Applying the Bayesian algorithm to the same 100 R1b haplotypes, using northwest European priors (haplogroup frequencies in the northwest European population), resulted in probabilities of R1b that were all greater than 99%.

 

Results from Testing Fifty I1a Haplotypes

 

In Athey (2005), 50 haplotypes with 37 Y-STR marker values were identified on Y-Search that had a DYS455 repeat value of 7, 8, or 9 (generally considered to indicate membership in Haplogroup I1a), all with different surnames.  One haplotype had a value of 9 for DYS455 and the other 49 had the value of 8. 

 

The I1a fitness scores for the 50 haplotypes were reported in Athey (2005) to range from 31 to 89, with an average score of about 65.  Only four of the haplotypes had scores less than 50, each of which, indeed, had somewhat unusual haplotypes.

 

When the Bayesian algorithm was applied to these same 50 haplotypes, using northwest European priors, the probability for Haplogroup I1a was greater than 99% in every case, even the four somewhat unusual haplotypes. 

Application to the Haplotypes of the YCC Set of Y-Chromosome Samples

 

The Y-Chromosome Consortium has collected several dozen blood samples from populations around the world and has performed SNP and Y-STR tests on them.  The haplotypes for 25 markers for the samples have been reported by Butler (2002).  The Bayesian algorithm was applied to the haplotypes that were from any of the 15 haplogroups included in the program.   In the analysis for each YCC sample, the priors for all 15 haplogroups were chosen on the basis of the origin of the samples:  Asia and Americas priors for Haplogroups C, H, N, O, and Q; western Europe priors for Haplogroups G, I, J, R1b; eastern Europe priors for N, R1a; and African priors for Haplogroups E3a, E3b (since these samples originated from Africa).  Note that there is no sample in the YCC collection for Haplogroup L.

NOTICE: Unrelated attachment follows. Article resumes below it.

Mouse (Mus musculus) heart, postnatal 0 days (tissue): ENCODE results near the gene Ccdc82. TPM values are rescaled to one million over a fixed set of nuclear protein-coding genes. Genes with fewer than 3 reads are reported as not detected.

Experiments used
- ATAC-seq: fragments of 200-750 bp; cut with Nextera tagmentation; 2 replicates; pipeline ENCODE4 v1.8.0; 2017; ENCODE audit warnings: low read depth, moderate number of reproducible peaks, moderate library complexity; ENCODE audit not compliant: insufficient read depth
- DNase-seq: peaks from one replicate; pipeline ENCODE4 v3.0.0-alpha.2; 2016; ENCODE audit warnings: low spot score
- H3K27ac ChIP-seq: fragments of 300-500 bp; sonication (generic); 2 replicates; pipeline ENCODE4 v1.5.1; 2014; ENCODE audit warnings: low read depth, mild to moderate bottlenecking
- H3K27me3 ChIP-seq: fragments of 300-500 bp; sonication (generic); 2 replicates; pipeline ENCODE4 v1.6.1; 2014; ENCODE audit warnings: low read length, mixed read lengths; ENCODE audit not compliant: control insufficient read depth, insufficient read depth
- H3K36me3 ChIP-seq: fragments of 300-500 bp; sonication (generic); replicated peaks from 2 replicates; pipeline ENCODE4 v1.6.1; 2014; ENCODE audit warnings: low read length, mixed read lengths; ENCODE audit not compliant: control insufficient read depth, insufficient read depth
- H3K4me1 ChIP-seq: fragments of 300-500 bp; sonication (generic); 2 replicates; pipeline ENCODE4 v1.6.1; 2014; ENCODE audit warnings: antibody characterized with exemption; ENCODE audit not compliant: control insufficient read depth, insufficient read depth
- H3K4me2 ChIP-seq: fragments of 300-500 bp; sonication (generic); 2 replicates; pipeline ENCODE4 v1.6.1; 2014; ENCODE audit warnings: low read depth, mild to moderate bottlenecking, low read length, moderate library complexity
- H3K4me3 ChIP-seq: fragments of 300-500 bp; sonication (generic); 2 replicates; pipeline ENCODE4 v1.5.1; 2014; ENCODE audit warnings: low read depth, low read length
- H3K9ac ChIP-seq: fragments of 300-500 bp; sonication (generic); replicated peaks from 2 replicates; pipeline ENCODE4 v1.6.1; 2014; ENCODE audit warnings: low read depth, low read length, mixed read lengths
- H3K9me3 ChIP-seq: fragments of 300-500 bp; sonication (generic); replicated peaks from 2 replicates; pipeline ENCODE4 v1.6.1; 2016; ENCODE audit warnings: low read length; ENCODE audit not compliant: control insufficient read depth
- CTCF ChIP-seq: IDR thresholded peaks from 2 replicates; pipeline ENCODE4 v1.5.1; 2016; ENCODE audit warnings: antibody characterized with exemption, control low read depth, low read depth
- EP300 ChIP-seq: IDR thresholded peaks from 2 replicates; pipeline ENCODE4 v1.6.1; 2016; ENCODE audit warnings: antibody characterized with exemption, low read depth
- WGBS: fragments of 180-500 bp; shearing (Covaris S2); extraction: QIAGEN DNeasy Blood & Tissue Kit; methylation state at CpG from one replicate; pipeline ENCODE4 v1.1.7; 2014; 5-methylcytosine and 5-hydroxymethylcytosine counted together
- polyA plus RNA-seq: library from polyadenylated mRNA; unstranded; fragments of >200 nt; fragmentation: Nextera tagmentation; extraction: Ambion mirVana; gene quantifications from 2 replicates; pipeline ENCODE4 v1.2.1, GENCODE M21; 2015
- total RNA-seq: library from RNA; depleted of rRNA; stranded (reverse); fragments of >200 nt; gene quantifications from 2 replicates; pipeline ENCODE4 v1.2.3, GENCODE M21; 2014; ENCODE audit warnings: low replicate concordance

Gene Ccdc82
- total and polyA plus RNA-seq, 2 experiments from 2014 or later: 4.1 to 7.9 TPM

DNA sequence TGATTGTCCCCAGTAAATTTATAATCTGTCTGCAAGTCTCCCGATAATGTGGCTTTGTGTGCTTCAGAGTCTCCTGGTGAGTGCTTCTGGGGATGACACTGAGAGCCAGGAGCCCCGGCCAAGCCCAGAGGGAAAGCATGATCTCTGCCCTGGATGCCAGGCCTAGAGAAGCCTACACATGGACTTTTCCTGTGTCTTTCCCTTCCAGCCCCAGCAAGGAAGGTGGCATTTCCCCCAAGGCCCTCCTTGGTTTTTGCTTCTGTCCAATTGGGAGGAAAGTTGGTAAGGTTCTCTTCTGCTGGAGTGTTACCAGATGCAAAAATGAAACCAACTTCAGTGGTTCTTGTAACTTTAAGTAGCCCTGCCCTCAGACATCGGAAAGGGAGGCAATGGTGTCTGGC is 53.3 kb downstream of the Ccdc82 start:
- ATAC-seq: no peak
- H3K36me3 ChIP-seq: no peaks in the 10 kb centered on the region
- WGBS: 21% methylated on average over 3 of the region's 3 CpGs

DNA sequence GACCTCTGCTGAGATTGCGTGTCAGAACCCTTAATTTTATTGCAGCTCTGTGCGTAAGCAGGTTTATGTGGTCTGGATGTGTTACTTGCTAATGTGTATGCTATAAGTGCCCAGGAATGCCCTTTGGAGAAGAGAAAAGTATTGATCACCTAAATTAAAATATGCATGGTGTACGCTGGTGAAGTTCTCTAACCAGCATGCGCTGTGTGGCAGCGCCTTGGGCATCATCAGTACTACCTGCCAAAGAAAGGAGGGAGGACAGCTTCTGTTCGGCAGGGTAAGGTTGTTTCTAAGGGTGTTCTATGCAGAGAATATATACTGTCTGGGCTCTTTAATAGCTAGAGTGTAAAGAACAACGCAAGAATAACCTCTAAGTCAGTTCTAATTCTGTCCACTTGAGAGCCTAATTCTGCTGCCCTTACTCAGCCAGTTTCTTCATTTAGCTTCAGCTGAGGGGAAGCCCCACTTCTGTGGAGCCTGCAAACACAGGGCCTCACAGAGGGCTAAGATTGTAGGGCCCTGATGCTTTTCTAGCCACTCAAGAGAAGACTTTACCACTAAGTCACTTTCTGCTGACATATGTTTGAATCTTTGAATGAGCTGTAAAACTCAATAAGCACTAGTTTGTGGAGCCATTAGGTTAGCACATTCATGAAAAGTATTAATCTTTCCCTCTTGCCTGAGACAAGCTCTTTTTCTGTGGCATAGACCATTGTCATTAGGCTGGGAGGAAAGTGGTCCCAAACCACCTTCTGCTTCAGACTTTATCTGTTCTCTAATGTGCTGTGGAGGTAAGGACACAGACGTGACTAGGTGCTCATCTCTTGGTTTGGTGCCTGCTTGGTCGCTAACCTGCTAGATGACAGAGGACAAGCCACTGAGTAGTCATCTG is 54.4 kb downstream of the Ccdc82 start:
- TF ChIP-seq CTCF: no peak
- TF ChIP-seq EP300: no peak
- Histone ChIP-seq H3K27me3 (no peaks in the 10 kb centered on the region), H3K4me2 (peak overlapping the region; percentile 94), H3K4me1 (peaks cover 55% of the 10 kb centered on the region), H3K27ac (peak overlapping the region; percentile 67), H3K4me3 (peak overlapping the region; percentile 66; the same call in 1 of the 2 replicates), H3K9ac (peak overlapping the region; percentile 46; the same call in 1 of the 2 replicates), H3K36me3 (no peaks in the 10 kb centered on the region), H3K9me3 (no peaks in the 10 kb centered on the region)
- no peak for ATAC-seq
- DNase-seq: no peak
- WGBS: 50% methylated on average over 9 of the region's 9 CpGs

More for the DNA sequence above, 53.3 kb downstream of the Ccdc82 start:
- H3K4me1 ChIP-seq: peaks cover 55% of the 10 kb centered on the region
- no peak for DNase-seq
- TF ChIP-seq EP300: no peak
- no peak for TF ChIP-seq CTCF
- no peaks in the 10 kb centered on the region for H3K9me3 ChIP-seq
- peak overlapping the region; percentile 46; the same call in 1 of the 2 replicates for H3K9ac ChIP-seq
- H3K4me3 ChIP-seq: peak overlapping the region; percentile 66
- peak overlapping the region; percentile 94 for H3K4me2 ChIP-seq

Table 4 shows the results for the YCC set of haplotypes.  In every case except one, the highest probability returned by the program was for the correct haplogroup.  In 50 out of the 54 cases, the correct haplogroup was predicted with a probability of over 99%.  Note, however, that YCC61 and YCC74 were labeled by the YCC as I1.  The program returned results of I1b2 and I1b1 for those, which are correct as “I1,” but it is not known if the subgroup is correct.  Two cases where the program did not perform well are discussed below.